All species of the Boidae except the Emerald Tree Boa, Common Boas over 9 feet long, and Reticulated Pythons over 8 feet long can be kept under the current regulations. [However, see the comments under Miscellaneous.]
There are almost 300 genera of colubrids currently recognized as valid. The various genera cover an enormous range of variation in habitat requirements, food requirements, and ease of captive maintenance. Only a few percent of the genera are available regularly, but a number of those that are available require permits. We would like to suggest that the following genera be considered for removal from the restricted list:
This genus was split off from Elaphe, under which these snakes were legal. They are currently being captive bred.
Only one species can be kept without a permit. However, many other species in this genus are being kept and captive bred regularly, for example Drymarchon melanurus. One species is federally protected, however, and should be excluded, of course.
Although the Eastern form should continue to require a permit, the Western Hognose is being captive bred regularly. In addition, unlike the Eastern Hognose, the Western Hognose readily feeds on mice, making it much easier to keep.
This genus is synonomous with Boaedon, a currently legal genus, and so should be legal.
Currently, only Pituophis melanoleucus ssp. are legal in Massachusetts. However, other species are being captive bred and are readily available and do well in captivity, especially a number of the Mexican forms. The taxonomy of Pituophis is currently under revision, and this should be considered also.
This genera is being captive bred, and the care required is identical to that of Sand Boas (Eryx species), which are legal in the state.
These snakes require the same care as Elaphe.
The Asian Rat snake adapt well to captivity, breeds, and requires commonly available food items.
These snakes are being captive bred currently. They are insectivorous, eating crickets, mealworms, earthworms, etc., all of which are available year-round.
The Diadem snakes are being captive-bred widely with no wild-caught specimens available.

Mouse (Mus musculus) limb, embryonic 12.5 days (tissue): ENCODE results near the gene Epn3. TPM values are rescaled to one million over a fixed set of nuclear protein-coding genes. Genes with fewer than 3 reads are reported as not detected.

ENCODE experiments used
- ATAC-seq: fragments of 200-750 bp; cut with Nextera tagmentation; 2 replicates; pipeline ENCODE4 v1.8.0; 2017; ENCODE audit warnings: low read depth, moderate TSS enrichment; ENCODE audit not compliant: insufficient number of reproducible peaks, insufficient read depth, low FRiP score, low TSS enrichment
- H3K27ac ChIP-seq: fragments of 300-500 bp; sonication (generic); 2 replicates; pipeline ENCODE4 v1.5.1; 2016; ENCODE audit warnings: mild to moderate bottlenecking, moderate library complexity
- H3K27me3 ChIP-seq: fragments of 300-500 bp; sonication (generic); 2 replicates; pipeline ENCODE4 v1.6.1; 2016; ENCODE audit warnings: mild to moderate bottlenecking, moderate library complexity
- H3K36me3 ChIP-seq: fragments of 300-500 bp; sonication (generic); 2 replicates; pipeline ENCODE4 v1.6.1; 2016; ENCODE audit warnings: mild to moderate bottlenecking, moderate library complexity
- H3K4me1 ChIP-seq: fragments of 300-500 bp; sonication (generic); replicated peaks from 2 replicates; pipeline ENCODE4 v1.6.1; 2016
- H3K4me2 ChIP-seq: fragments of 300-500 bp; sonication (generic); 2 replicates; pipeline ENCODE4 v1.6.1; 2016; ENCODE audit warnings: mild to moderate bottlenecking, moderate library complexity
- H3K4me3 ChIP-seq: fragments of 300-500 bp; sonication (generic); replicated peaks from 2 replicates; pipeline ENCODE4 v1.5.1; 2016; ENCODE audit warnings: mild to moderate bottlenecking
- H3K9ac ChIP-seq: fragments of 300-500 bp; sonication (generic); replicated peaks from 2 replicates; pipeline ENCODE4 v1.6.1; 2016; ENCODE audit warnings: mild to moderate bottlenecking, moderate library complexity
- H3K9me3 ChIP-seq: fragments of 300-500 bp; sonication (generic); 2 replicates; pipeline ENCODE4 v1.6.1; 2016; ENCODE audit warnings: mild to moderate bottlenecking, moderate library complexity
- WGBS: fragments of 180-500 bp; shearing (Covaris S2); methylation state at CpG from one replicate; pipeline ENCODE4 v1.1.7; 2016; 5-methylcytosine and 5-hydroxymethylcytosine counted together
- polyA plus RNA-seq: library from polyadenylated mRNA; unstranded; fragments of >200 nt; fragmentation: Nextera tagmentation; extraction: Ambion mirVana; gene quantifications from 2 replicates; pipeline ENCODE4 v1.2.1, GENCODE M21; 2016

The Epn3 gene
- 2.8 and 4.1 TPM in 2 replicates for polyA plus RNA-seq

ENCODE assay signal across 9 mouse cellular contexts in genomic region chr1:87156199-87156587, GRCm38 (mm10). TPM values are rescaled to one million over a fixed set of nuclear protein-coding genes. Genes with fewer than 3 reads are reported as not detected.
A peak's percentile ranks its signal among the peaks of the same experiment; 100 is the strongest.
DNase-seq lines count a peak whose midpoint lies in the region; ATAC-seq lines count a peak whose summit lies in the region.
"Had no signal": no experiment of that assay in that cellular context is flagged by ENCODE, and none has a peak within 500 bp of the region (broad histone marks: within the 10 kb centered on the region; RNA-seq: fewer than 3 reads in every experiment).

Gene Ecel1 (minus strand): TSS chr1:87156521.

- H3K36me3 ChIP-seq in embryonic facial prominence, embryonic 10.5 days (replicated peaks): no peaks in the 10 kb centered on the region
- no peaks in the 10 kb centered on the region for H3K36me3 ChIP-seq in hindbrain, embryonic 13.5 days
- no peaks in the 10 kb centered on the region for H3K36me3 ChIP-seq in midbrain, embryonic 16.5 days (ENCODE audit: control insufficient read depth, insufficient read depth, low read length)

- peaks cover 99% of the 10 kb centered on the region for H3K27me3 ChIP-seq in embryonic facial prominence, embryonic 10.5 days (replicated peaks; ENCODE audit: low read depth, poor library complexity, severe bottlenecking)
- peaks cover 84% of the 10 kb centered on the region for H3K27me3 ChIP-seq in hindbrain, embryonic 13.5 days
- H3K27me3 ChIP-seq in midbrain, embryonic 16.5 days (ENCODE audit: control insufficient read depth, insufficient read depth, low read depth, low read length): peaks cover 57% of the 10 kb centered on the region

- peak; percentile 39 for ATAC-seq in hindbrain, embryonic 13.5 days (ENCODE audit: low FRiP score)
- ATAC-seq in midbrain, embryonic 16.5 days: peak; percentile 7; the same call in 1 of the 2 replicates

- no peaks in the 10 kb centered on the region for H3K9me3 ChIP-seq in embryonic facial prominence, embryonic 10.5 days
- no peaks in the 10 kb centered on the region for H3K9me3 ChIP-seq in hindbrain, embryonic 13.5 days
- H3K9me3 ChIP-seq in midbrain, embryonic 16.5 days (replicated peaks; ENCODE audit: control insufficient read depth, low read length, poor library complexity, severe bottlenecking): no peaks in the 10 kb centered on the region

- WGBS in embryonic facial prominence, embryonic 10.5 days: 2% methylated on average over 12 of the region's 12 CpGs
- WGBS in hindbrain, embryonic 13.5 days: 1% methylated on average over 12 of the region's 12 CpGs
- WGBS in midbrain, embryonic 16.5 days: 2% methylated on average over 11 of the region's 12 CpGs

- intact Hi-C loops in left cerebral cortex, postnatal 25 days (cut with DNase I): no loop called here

These snakes are easily kept, and are being captive bred.
The second genus of Asian Rat snake. They also adapt well to captivity.
The committee can find no logical reason why Green snakes (Opheodrys species) should require a permit after they are 10 inches in length, and request that this stipulation be removed.
Obviously captive-born snakes might be considered as not requiring a permit. An easy way to legislate this would be to state that “color morphs” do not require a permit – for example albino variants.
The size requirements for large boids should be reworked. Our understanding is that the size limits on the Common Boa and on the Reticulated Python are present theoretically to safeguard people, not to protect the animals. Unfortunately, the people most likely to be unaware of the potential dangers posed by very large boids are those people who are also least likely to even realize that a permit is necessary to possess those animals. The converse is also true – those who possess permits are usually well-aware of the danger. Thus the size limits seem to be less than ideal. In addition, they are randomly applied. For example, you can keep an Anaconda of any length, but not a Common Boa. One possible way to resolve this problem would be to require a permit for all snakes over 10 feet in length.
In the state list, Epicrates cenchria is listed as Epicrates cenchris, Boa constrictor is listed as Constrictor constrictor, and Corallus caninus is listed as Boa canina.
Recommended Changes: Turtles & Tortoises
No change in the status of these tortoises. All species do poorly outside of their native environment, and the New England climate seems especially unsuited to their maintenance. Only people with specialized knowledge, experience or equipment will be successful in maintaining these tortoises.
No change in the status of this tortoise. Although a number of captive breeding programs have been very successful with this tortoise, the majority of animals on the market are still imports. Even more worrisome is the fact that this tortoise species is very small and very unusual, making it a prime “pet-store” animal. Thus, removing it from the restricted list would likely result in a large number of Pancake tortoises entering Massachusetts. This species should be re-examined in five years, as it is likely that by that time it will be a good candidate for removal.
Remove from list. Almost all of the Leopard tortoises available in the market are captive-born individuals. Unlike the Gopher tortoises, they can adapt to the New England environment.
Remove from list. Almost all of the Spurred tortoises available are captive-born juveniles. Adults still command a large price, and so the most likely animals available to the general public through pet stores would be captive born individuals. Even given this, the price for these animals (and for the Leopard tortoise also) is high enough that “spur of the moment” purchases would be discouraged.
No change in the status of this tortoise. Although some captive breeding has taken place, animals are not generally available, and may be unsuited for the climate.